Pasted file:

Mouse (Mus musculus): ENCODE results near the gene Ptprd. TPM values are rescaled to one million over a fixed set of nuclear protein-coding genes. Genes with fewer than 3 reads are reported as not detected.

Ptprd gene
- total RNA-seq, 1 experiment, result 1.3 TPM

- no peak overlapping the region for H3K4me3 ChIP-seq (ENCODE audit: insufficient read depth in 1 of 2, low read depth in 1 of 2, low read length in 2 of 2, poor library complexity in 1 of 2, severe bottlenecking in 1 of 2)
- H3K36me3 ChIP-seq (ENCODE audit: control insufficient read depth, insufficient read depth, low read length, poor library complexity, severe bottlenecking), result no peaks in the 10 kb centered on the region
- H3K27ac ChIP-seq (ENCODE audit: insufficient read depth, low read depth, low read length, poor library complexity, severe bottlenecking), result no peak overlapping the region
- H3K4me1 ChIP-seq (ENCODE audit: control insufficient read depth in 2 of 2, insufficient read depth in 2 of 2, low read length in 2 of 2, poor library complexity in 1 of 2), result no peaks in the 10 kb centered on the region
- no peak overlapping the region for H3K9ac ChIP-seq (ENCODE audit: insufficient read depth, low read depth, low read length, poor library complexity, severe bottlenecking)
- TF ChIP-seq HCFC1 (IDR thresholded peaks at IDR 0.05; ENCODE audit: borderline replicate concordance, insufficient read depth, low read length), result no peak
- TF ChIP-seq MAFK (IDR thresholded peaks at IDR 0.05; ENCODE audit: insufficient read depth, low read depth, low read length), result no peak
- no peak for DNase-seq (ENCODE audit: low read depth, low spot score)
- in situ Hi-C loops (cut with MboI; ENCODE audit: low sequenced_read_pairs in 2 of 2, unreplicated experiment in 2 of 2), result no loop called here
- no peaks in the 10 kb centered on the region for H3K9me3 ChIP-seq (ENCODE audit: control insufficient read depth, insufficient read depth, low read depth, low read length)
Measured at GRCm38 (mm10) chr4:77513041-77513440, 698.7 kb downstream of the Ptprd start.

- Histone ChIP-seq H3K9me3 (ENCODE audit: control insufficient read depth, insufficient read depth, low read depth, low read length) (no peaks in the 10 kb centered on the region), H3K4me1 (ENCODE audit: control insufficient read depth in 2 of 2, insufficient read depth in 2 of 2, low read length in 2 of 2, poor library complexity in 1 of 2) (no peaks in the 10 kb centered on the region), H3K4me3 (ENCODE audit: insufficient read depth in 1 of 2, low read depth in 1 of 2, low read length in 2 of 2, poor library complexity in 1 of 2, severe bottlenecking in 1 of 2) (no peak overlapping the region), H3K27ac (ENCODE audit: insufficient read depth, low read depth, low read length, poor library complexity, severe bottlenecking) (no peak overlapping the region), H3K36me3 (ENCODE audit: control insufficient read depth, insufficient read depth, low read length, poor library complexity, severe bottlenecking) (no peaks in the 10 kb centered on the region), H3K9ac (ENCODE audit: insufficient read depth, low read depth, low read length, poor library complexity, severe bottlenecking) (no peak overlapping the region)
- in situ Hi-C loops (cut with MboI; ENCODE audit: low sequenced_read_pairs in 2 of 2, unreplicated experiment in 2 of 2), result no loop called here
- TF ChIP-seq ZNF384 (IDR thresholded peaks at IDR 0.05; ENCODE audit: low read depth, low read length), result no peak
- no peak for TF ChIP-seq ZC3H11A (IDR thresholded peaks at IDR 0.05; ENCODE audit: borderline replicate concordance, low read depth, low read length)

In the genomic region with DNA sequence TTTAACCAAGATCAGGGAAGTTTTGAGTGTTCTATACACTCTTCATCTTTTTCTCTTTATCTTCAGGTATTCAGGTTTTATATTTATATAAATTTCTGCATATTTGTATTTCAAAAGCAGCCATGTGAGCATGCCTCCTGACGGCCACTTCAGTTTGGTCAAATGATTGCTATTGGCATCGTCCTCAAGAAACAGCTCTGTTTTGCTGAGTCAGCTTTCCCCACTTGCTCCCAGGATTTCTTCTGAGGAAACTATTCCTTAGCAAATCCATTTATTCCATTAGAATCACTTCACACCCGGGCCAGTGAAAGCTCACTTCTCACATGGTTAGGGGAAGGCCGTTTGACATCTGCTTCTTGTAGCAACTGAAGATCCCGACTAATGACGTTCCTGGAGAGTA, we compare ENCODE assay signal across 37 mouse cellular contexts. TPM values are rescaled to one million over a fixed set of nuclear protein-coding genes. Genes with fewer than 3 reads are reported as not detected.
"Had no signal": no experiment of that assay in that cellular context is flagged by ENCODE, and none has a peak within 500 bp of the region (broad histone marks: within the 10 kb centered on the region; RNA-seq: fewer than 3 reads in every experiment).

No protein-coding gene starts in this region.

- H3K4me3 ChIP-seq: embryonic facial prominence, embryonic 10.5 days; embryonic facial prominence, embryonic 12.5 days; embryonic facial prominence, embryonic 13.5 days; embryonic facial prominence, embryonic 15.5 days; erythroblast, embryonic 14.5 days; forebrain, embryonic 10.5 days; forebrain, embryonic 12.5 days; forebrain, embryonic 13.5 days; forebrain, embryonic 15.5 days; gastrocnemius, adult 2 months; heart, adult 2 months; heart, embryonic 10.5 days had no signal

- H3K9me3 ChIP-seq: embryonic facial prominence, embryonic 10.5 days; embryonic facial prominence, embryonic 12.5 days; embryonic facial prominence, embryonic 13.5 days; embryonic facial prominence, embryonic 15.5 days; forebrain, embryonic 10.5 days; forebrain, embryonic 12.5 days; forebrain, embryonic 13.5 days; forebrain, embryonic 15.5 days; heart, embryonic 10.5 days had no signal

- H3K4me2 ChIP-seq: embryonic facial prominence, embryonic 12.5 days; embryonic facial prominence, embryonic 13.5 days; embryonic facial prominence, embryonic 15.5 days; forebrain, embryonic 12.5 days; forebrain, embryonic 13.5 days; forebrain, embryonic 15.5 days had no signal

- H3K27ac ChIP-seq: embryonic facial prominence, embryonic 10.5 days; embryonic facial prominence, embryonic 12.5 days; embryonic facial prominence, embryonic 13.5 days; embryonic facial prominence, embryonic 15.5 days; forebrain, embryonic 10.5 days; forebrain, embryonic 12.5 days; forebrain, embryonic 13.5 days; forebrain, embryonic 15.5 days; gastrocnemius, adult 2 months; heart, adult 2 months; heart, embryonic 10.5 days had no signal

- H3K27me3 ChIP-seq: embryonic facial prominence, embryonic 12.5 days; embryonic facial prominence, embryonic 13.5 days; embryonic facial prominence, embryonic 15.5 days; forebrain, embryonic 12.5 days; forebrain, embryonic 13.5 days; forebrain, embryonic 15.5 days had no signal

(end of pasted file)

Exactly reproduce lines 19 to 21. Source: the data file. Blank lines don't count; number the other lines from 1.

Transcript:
In the genomic region with DNA sequence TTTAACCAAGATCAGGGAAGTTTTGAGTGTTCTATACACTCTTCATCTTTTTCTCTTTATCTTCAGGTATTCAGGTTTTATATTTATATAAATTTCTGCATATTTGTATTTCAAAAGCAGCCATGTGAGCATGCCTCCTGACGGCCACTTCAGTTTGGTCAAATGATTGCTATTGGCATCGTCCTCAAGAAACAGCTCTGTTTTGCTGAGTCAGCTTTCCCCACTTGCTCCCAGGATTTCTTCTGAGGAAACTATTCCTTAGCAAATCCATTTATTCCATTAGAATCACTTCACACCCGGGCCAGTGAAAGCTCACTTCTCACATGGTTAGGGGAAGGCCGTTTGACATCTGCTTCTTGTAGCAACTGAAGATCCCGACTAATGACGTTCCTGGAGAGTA, we compare ENCODE assay signal across 37 mouse cellular contexts. TPM values are rescaled to one million over a fixed set of nuclear protein-coding genes. Genes with fewer than 3 reads are reported as not detected.
"Had no signal": no experiment of that assay in that cellular context is flagged by ENCODE, and none has a peak within 500 bp of the region (broad histone marks: within the 10 kb centered on the region; RNA-seq: fewer than 3 reads in every experiment).

No protein-coding gene starts in this region.